Tim Wilson only moved from Southern Tracks Records to Capitol Records in 1999, but he had made four albums for the label -- It's a Sorry World, Gettin' My Mind Right, Hillbilly Homeboy, and I Should've Married My Father-In-Law (to go with five earlier ones for Southern Tracks) -- by 2001. Still, issuing a compilation based mostly on those records seems premature. It consists of ten humorous songs sung by the comedian (one of which, "Dale Darrell Waltrip Richard Petty Rusty Awesome Bill Irvin Gordon Earnhardt Smith...Johnson Jr.," was licensed from Southern Tracks), plus 12 standup bits based on his Uncle BS character. Wilson sings and speaks in a deep voice with a heavy southern accent, and he indulges in rural humor that refers constantly to redneck stereotypes. His jokes tend to be one-dimensional; for example, the song "Acid Country" simply juxtaposes references to country music and acid rock without explaining what's funny about that. The Uncle BS routines always place a teller of tall tales into historical settings, such as Custer's last stand or Columbus' discovery of America, and key-off of the redneck anachronisms the character introduces. Depending upon the listener's age and his or her sensibility, some of these may be considered in poor taste, particularly one that involves Uncle BS inadvertently causing the assassination of President Kennedy. Of course, good taste is not a common currency to comedians, and especially listeners of a southern bent who recognize Wilson's cultural references may find him amusing, even the second time around.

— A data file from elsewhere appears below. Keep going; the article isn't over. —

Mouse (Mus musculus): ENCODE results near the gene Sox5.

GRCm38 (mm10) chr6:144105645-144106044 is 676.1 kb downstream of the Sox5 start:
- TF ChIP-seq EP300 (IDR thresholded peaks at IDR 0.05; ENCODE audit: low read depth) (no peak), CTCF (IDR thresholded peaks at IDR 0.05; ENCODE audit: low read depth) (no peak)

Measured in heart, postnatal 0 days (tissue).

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AllMusic Review by William Ruhlmann